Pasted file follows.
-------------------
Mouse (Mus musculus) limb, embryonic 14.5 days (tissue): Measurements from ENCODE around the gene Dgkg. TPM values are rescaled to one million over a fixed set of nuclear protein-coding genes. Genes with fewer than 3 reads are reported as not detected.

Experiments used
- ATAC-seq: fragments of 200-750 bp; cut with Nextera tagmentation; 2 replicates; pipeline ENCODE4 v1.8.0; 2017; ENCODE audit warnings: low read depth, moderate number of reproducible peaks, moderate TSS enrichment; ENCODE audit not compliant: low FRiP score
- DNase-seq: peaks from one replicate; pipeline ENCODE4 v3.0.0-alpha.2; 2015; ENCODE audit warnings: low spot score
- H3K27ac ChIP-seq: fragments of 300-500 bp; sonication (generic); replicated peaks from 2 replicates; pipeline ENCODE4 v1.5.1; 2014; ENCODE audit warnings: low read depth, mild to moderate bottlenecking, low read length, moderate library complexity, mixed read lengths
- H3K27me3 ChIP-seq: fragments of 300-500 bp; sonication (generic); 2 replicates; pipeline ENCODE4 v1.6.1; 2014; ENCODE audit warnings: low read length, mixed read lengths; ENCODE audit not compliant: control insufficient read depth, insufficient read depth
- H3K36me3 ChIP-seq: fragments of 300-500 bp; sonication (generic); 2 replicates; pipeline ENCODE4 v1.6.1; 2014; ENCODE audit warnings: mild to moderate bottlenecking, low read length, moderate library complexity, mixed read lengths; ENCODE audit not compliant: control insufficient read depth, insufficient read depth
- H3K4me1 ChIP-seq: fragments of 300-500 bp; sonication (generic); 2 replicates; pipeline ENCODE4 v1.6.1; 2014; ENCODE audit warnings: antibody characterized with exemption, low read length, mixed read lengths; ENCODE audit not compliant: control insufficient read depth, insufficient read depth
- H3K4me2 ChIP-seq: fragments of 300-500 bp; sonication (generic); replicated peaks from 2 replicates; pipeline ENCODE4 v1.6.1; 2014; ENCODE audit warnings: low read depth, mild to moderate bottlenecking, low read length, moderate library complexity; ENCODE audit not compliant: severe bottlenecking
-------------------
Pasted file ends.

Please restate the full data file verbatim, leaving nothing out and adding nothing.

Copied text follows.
Mouse (Mus musculus) limb, embryonic 14.5 days (tissue): Measurements from ENCODE around the gene Dgkg. TPM values are rescaled to one million over a fixed set of nuclear protein-coding genes. Genes with fewer than 3 reads are reported as not detected.

Experiments used
- ATAC-seq: fragments of 200-750 bp; cut with Nextera tagmentation; 2 replicates; pipeline ENCODE4 v1.8.0; 2017; ENCODE audit warnings: low read depth, moderate number of reproducible peaks, moderate TSS enrichment; ENCODE audit not compliant: low FRiP score
- DNase-seq: peaks from one replicate; pipeline ENCODE4 v3.0.0-alpha.2; 2015; ENCODE audit warnings: low spot score
- H3K27ac ChIP-seq: fragments of 300-500 bp; sonication (generic); replicated peaks from 2 replicates; pipeline ENCODE4 v1.5.1; 2014; ENCODE audit warnings: low read depth, mild to moderate bottlenecking, low read length, moderate library complexity, mixed read lengths
- H3K27me3 ChIP-seq: fragments of 300-500 bp; sonication (generic); 2 replicates; pipeline ENCODE4 v1.6.1; 2014; ENCODE audit warnings: low read length, mixed read lengths; ENCODE audit not compliant: control insufficient read depth, insufficient read depth
- H3K36me3 ChIP-seq: fragments of 300-500 bp; sonication (generic); 2 replicates; pipeline ENCODE4 v1.6.1; 2014; ENCODE audit warnings: mild to moderate bottlenecking, low read length, moderate library complexity, mixed read lengths; ENCODE audit not compliant: control insufficient read depth, insufficient read depth
- H3K4me1 ChIP-seq: fragments of 300-500 bp; sonication (generic); 2 replicates; pipeline ENCODE4 v1.6.1; 2014; ENCODE audit warnings: antibody characterized with exemption, low read length, mixed read lengths; ENCODE audit not compliant: control insufficient read depth, insufficient read depth
- H3K4me2 ChIP-seq: fragments of 300-500 bp; sonication (generic); replicated peaks from 2 replicates; pipeline ENCODE4 v1.6.1; 2014; ENCODE audit warnings: low read depth, mild to moderate bottlenecking, low read length, moderate library complexity; ENCODE audit not compliant: severe bottlenecking